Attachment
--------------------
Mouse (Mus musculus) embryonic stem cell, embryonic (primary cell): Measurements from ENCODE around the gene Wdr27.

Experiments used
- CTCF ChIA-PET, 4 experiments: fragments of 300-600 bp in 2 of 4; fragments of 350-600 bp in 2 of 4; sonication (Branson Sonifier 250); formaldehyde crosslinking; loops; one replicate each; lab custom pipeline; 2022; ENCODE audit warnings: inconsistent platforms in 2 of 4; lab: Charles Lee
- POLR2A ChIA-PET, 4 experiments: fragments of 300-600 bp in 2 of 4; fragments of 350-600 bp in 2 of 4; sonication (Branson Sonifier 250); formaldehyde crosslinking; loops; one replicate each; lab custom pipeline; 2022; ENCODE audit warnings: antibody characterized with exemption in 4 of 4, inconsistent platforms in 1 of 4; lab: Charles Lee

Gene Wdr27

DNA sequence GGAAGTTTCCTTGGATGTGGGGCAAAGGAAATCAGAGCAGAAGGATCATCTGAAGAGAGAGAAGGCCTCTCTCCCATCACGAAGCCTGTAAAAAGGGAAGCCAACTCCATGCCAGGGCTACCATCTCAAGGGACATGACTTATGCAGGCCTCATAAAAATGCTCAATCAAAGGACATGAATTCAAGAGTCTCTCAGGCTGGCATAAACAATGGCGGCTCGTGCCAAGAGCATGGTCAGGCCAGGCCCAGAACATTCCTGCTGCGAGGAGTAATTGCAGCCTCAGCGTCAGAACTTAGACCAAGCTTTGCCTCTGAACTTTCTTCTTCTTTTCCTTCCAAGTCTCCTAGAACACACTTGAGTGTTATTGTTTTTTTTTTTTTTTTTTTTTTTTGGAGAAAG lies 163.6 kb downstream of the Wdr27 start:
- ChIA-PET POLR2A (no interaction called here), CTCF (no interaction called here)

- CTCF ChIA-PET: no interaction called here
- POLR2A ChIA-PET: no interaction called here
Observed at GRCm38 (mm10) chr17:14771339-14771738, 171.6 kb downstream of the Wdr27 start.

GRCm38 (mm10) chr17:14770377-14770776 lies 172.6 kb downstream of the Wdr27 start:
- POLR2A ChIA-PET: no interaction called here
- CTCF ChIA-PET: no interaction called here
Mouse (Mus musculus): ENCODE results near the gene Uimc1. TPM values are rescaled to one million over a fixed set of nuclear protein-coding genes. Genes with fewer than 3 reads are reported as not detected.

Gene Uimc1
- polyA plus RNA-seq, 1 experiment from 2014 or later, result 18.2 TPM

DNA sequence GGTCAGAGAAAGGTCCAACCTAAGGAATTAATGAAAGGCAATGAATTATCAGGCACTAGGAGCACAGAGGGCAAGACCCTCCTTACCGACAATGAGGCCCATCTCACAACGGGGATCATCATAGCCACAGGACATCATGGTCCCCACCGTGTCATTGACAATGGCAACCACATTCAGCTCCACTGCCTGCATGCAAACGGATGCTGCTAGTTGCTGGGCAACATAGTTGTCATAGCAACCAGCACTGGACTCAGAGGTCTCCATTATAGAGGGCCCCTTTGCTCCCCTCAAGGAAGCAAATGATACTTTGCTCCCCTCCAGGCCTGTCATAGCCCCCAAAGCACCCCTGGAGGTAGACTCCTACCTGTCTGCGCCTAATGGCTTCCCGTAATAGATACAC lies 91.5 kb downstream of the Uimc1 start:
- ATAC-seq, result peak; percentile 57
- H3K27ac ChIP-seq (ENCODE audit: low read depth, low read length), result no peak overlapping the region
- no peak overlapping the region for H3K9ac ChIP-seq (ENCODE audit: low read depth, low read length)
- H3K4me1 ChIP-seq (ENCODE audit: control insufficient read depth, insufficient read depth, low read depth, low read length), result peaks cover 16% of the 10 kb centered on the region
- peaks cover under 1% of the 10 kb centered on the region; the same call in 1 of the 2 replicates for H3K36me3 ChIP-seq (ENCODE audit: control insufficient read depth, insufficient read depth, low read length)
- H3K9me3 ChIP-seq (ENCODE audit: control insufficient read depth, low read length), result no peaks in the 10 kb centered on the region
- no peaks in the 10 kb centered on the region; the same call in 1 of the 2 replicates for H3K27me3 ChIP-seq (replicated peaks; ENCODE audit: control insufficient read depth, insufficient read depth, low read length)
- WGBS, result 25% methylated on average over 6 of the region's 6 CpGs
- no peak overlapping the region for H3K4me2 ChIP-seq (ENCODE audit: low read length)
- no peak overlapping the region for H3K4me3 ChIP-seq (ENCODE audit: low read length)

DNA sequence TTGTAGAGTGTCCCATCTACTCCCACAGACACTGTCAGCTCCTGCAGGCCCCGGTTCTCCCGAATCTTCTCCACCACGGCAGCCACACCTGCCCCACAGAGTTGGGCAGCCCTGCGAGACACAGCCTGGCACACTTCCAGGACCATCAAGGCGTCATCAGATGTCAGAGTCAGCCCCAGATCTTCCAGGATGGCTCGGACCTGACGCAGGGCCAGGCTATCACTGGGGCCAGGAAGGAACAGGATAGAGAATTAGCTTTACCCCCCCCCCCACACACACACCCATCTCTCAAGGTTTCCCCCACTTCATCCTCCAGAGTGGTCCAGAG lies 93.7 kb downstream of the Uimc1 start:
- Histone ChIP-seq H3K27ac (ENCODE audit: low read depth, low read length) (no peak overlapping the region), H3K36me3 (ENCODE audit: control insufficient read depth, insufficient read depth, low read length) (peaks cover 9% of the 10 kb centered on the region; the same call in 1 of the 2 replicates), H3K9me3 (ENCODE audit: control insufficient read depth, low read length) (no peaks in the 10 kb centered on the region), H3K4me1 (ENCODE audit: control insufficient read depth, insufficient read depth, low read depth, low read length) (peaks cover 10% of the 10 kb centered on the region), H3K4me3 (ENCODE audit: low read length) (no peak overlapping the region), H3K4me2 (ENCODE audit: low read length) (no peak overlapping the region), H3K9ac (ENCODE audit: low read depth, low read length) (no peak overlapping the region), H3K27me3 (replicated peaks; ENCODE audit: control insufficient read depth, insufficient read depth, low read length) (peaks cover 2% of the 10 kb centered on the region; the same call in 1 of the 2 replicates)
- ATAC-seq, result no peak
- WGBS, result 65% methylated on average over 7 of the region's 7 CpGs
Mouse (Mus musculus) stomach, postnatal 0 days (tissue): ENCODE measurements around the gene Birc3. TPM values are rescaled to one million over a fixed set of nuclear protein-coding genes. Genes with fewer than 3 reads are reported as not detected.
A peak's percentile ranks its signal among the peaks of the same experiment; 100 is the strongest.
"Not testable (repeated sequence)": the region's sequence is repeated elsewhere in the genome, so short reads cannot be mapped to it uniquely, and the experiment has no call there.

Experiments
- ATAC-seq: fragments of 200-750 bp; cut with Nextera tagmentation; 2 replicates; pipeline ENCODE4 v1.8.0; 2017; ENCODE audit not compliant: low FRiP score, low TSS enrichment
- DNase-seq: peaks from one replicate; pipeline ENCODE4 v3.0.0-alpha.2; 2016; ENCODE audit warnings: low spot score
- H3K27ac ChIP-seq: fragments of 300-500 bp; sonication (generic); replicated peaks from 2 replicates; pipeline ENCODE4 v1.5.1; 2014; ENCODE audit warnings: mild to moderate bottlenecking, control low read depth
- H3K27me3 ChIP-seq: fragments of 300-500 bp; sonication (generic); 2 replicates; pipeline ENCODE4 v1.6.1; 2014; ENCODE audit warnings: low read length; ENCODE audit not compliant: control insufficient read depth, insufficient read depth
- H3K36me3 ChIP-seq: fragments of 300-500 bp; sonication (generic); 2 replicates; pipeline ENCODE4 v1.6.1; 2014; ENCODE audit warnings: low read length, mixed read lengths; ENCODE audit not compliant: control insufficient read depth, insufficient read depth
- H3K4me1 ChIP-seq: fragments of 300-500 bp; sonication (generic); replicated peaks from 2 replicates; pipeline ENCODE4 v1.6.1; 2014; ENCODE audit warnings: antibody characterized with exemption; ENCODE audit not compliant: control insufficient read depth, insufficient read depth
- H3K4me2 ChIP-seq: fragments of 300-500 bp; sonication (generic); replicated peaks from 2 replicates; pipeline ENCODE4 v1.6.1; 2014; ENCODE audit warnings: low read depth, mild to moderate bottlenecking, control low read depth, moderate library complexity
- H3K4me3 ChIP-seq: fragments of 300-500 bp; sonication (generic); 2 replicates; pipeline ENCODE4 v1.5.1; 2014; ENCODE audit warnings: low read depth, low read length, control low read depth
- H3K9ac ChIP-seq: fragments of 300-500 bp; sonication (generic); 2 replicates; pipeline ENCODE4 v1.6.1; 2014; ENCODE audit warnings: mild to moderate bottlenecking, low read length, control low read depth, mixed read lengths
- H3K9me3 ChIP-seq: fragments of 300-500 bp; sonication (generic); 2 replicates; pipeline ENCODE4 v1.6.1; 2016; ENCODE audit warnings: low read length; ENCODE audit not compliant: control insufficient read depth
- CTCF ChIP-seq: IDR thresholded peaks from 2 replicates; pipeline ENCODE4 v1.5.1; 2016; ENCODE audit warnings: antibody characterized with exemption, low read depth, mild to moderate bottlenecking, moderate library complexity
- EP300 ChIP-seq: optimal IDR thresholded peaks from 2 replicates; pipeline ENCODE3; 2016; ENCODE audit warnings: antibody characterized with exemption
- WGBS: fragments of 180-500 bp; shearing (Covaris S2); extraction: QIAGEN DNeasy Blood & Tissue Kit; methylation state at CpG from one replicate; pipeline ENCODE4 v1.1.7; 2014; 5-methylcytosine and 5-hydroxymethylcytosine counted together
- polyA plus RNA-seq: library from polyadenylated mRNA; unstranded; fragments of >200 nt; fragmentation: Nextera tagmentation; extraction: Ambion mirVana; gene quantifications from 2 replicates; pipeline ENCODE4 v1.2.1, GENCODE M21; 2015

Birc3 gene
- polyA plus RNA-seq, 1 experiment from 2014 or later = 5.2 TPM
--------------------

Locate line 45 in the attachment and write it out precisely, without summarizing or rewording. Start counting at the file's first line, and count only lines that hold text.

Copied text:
- H3K9me3 ChIP-seq: fragments of 300-500 bp; sonication (generic); 2 replicates; pipeline ENCODE4 v1.6.1; 2016; ENCODE audit warnings: low read length; ENCODE audit not compliant: control insufficient read depth